You're not going to debunk a whole team consisting of thousands of people who have carefully planned everything.



posted on Aug, 23 2005 @ 05:00 AM
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Originally posted by Zaphod58
No a fixed structure isn't going anywhere, but the things IN the structure are.

The interesting ones in the structure are, planes - only the Russian and Chinese ones are interesting enough to spy on, plus see remark below. So your point is pretty moot.



Originally posted by Zaphod58
If the Russians had a Mach 6+ spy plane, they sould haev had a much better chance of seeing what some of our black projects were, by flying overhead in a high speed dash and catching them unaware until it was too late.

No they wouldn't, since that would cause a serious diplomatic incident with the US and vice versa the same applies. Violating sovereign countries airspace is a cause for war. I doubt any US planes have overflown Russia some time after Gary Powers was shot down.



posted on Aug, 23 2005 @ 05:07 AM
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America and Russia in a war...The two biggest holders of nuclear weapons. I say we move to Alaska and watch. Or Canada, Alaska sounds safer.



posted on Aug, 23 2005 @ 03:01 PM
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Originally posted by Vinci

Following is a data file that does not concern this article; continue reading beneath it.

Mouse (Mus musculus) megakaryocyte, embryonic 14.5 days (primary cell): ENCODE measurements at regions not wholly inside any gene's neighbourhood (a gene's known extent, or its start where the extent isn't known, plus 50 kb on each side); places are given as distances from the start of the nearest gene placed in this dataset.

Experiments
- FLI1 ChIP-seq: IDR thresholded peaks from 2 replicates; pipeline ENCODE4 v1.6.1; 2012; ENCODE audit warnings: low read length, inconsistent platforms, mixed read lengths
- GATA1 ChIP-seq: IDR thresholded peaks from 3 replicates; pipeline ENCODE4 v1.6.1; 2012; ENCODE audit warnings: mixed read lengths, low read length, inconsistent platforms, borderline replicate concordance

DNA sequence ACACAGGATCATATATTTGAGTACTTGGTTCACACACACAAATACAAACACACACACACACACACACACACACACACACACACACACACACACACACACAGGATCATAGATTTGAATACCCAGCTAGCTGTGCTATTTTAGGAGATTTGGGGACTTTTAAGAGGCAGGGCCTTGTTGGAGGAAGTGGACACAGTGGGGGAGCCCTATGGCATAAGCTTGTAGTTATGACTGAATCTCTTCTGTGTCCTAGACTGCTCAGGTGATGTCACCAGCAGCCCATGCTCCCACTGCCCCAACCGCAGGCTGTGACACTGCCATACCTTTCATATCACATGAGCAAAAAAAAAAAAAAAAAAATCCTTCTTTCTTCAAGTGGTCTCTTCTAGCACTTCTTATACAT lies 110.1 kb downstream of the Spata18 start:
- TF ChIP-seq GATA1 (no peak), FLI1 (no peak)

America and Russia in a war...The two biggest holders of nuclear weapons. I say we move to Alaska and watch. Or Canada, Alaska sounds safer.


I dont know about that...Its the US to ya know, it would also get nuked in a full on onslaught, at least the radar stations anyway.



posted on Aug, 23 2005 @ 06:14 PM
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Originally posted by Simon666

Originally posted by Zaphod58
No a fixed structure isn't going anywhere, but the things IN the structure are.

The interesting ones in the structure are, planes - only the Russian and Chinese ones are interesting enough to spy on, plus see remark below. So your point is pretty moot.



Originally posted by Zaphod58
If the Russians had a Mach 6+ spy plane, they sould haev had a much better chance of seeing what some of our black projects were, by flying overhead in a high speed dash and catching them unaware until it was too late.

No they wouldn't, since that would cause a serious diplomatic incident with the US and vice versa the same applies. Violating sovereign countries airspace is a cause for war. I doubt any US planes have overflown Russia some time after Gary Powers was shot down.


The point I was ATTEMPTING to make was that with a high speed high altitude spy plane, that could take pictures at LEAST several hundred miles inland, if not farther, is that while you could hide your projects from sattelites, because you know when the sattelite is coming overhead, you DON'T know when there will be a recon flight in the area until it's too late. The SR-71/U-2 flew/fly at 80,000 feet. At that altitude you can see probably a thousand miles or more, and can take ultra high resolution pics at LEAST 3-400 miles, with enough detail to tell what equipment is sitting out.



posted on Aug, 23 2005 @ 11:47 PM
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Originally posted by Simon666